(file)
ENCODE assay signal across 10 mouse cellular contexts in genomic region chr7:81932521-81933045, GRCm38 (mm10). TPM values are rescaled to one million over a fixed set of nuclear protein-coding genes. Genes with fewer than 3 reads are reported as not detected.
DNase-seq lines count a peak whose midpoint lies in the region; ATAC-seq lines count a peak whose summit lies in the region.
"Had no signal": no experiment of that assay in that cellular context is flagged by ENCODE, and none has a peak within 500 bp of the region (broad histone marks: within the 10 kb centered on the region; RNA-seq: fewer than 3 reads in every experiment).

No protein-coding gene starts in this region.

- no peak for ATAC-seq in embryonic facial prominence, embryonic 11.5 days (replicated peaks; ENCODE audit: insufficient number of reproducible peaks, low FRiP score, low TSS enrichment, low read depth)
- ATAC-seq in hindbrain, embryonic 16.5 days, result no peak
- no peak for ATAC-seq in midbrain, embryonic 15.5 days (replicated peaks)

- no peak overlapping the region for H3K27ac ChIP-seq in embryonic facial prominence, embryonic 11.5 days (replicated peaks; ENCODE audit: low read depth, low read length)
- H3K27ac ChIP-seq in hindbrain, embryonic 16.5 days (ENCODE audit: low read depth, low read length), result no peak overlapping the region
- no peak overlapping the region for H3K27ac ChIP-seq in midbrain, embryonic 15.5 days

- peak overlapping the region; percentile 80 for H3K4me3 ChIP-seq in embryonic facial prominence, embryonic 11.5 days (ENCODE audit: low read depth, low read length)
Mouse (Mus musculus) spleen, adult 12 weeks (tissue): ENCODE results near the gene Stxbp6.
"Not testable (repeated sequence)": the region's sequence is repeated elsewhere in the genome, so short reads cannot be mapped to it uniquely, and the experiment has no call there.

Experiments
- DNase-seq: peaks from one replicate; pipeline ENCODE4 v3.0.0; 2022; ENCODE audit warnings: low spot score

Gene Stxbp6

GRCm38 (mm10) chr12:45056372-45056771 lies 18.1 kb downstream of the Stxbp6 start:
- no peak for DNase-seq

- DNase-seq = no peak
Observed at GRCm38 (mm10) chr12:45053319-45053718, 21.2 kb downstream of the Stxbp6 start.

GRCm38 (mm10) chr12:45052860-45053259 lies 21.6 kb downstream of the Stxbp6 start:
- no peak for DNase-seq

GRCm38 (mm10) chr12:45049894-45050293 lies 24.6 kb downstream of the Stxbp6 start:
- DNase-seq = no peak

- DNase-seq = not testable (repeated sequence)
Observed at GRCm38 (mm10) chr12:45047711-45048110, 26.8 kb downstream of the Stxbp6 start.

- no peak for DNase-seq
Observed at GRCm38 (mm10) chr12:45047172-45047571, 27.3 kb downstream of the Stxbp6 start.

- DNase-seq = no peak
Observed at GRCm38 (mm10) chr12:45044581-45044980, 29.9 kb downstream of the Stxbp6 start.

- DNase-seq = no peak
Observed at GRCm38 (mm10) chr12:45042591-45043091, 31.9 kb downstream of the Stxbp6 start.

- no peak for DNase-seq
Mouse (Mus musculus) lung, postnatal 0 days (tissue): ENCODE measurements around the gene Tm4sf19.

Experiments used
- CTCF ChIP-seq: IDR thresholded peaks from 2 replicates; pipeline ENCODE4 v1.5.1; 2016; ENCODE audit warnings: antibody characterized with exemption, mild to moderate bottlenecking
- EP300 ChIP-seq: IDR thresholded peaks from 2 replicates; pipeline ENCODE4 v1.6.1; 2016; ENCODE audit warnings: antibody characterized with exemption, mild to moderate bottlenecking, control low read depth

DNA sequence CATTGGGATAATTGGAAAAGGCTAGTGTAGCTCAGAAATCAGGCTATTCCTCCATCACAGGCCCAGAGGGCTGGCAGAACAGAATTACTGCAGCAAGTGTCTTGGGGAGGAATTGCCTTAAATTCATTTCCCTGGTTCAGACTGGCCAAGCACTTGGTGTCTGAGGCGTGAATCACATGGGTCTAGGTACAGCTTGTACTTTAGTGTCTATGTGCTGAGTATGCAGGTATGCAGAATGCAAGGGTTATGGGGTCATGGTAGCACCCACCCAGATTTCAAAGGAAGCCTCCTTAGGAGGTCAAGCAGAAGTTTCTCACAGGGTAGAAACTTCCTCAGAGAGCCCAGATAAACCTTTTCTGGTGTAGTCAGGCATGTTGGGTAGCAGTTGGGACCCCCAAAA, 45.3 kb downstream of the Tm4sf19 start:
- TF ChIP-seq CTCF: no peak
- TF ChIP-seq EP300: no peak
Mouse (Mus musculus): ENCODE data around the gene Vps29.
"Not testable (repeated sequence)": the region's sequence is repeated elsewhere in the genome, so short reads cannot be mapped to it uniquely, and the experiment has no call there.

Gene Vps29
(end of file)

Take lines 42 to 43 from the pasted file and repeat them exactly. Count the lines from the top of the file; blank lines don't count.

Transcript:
"Not testable (repeated sequence)": the region's sequence is repeated elsewhere in the genome, so short reads cannot be mapped to it uniquely, and the experiment has no call there.

Gene Vps29